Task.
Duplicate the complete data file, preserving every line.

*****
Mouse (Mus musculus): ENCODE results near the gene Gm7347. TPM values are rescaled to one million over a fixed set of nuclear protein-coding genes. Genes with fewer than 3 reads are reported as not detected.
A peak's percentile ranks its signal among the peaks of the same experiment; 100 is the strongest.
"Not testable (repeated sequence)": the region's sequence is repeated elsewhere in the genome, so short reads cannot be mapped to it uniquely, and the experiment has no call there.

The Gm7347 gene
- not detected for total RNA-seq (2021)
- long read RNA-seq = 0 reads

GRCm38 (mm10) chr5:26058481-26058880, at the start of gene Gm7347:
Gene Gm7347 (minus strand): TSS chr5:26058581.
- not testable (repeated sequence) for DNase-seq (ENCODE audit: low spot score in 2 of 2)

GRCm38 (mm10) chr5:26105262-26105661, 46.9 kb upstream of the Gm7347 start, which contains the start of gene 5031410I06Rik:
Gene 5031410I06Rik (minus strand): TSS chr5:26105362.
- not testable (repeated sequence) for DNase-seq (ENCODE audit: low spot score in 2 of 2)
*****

Mouse (Mus musculus): ENCODE results near the gene Gm7347. TPM values are rescaled to one million over a fixed set of nuclear protein-coding genes. Genes with fewer than 3 reads are reported as not detected.
A peak's percentile ranks its signal among the peaks of the same experiment; 100 is the strongest.
"Not testable (repeated sequence)": the region's sequence is repeated elsewhere in the genome, so short reads cannot be mapped to it uniquely, and the experiment has no call there.

The Gm7347 gene
- not detected for total RNA-seq (2021)
- long read RNA-seq = 0 reads

GRCm38 (mm10) chr5:26058481-26058880, at the start of gene Gm7347:
Gene Gm7347 (minus strand): TSS chr5:26058581.
- not testable (repeated sequence) for DNase-seq (ENCODE audit: low spot score in 2 of 2)

GRCm38 (mm10) chr5:26105262-26105661, 46.9 kb upstream of the Gm7347 start, which contains the start of gene 5031410I06Rik:
Gene 5031410I06Rik (minus strand): TSS chr5:26105362.
- not testable (repeated sequence) for DNase-seq (ENCODE audit: low spot score in 2 of 2)